Best Practices in Tech Transfer:
Success Hinges on Multifunctional Team Efforts
Successful technology transfer originates from a dedicated, multidisciplinary tech transfer team assembled as soon as the product enters development. This group, consisting of quality, engineering, supply chain, development, QA, QC, regulatory and operations personnel, is actually easier to put together at a small pharm/biotech company where professionals wear several hats.
"Larger firms tend to have a lot of specialty silos," says Chatterjee of Pharma Tech. For the duration of the project, team members report to the project leader rather than to their functional managers on tech transfer matters.
Chatterjee also warns about expectations gone awry during tech transfer. Unless they have manufactured the product themselves at full scale, even top companies may have difficulty understanding cost escalations as batch sizes increase. This disconnect with reality most likely will occur when transferring a process to a CMO. "The manufacturing line may not be the same for commercialization as for Phase III," he says.
According to VaxGen’s James Panek, a successful tech transfer project demands that scientific and technical personnel from the originator company be present at the technology transfer site, especially in the early stages and during initial full-scale runs.
"Those are the people you need to talk to when something goes wrong, or if there is a question about how to carry out an operation," he says." It’s very difficult to get those answers from QA/QC or project management." He describes projects where process questions are answered by an intermediary as like a game of telephone. “You may not get the answer to the question you’re asking, and even if you do, it is not in real time.”
Panek also suggests maintaining an updated project plan, so all the principals know exactly where the project stands within the timelines and whether milestones such as fill date, regulatory filing or clinical trial start will occur on time. A technology transfer project plan consists of a detailed list of operations broken down by task. "When things happen, you check them off and everyone is assured the timelines are met," he says.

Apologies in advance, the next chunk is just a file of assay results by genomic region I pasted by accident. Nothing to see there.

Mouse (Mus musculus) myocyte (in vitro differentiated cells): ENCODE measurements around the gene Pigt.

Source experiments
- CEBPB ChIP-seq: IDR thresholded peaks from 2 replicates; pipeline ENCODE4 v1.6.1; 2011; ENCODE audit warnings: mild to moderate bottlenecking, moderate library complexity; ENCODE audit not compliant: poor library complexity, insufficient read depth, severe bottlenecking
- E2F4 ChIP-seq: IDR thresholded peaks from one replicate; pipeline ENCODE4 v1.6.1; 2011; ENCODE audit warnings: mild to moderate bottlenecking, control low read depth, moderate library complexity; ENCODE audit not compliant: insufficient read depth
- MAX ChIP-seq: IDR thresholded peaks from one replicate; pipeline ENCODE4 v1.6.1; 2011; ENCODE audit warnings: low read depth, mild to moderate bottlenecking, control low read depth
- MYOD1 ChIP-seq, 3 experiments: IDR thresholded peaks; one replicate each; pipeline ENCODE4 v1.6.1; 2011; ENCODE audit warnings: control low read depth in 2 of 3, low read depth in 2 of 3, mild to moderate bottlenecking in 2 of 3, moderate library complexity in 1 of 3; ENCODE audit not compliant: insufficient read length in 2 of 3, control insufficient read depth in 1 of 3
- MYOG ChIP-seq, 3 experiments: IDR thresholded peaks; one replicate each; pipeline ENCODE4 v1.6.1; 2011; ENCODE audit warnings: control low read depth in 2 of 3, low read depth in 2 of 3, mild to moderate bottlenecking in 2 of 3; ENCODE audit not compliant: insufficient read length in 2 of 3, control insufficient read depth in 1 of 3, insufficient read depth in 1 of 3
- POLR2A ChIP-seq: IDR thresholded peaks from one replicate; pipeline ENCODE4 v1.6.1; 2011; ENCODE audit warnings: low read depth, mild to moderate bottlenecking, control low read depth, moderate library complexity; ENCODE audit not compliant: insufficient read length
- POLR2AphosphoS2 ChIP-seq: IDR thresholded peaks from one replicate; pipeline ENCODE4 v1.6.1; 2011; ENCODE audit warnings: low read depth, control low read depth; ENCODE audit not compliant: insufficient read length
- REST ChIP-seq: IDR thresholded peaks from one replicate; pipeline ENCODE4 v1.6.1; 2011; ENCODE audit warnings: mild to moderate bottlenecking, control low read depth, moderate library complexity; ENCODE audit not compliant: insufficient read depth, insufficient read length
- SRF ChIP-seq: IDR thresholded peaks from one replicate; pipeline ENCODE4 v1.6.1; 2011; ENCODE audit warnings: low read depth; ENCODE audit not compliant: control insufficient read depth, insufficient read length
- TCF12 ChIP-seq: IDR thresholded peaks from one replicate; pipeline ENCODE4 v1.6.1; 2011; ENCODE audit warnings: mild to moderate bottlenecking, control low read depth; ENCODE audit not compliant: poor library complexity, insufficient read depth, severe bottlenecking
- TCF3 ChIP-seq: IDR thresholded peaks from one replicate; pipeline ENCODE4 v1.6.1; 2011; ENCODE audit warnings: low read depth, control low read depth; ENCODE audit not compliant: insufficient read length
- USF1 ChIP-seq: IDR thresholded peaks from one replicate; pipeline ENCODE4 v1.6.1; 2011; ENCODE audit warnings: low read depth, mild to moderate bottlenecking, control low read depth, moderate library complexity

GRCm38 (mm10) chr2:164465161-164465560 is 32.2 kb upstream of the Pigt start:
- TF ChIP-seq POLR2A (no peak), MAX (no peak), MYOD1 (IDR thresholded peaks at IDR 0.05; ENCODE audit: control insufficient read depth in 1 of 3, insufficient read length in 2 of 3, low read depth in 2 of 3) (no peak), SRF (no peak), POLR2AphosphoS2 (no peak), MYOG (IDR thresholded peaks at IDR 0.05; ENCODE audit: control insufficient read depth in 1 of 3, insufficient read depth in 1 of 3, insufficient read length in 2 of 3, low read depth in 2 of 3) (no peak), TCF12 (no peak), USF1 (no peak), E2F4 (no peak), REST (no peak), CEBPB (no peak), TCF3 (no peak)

The plan may be annotated or supplemented with appropriate documents (e.g., a drug development or substance characterization report). Each component should include metrics for assessing progress, quality, completeness and completion. When communicating the plan to a client, a CMO should construct a timeline that is as detailed as possible, listing every item and its expected duration.
"Communication" has become cliché in discussions of pharma collaborations, but it cannot be over-stressed when transferring technology to overseas manufacturers. "Tech transfer issues are multiplied as you enter the global CMO sphere," says Matthew Hudes of Deloitte. BMS’s Korean venture is perhaps an extreme example, but cultural and other issues arise as a function of geographic distance. Companies with the resources can overcome these issues by forming global technology transfer centers of excellence, where scientists and engineers can exchange process knowledge.
A common mistake during scale-up and technology transfer is an under-appreciation for the impact of batch volumes on mixing, and ultimately product quality, for sterile, pre-mixed drug products. Temperature, mixing time and the sequence and rate of addition can greatly affect degradant formation, as Baxter’s Chilamkurti points out. On the other hand, compared with solids, solutions have more predictable physicochemical properties. Dissolved drug formulation processes are therefore easier to transfer from R&D to manufacturing or to a contract manufacturer, and simpler to scale.
Another impediment to smooth tech transfer is the reluctance on the part of innovators to provide full details on the drug, its physical properties, formulation, analytic information and manufacturing details. Many companies adhere to a "need to know" policy with respect to contract manufacturers. However, what the manufacturer needs to know is not always obvious.
Processes and unit operations benefit from easily-transferred “platform” deployments of process analytical technologies (PAT). For PAT to be effective, engineers must test the systems with many process variables to be sure it will behave during normal operation. It may not be possible to predict these variations during PAT tech transfer, due to slightly different reactor configurations, agitation, heat transfer and other variables.
"This is not plug and play," says BMS’s Grosso, who estimates that only 50-75% of the knowledge gained from one Raman PAT deployment is directly transferable to a second process.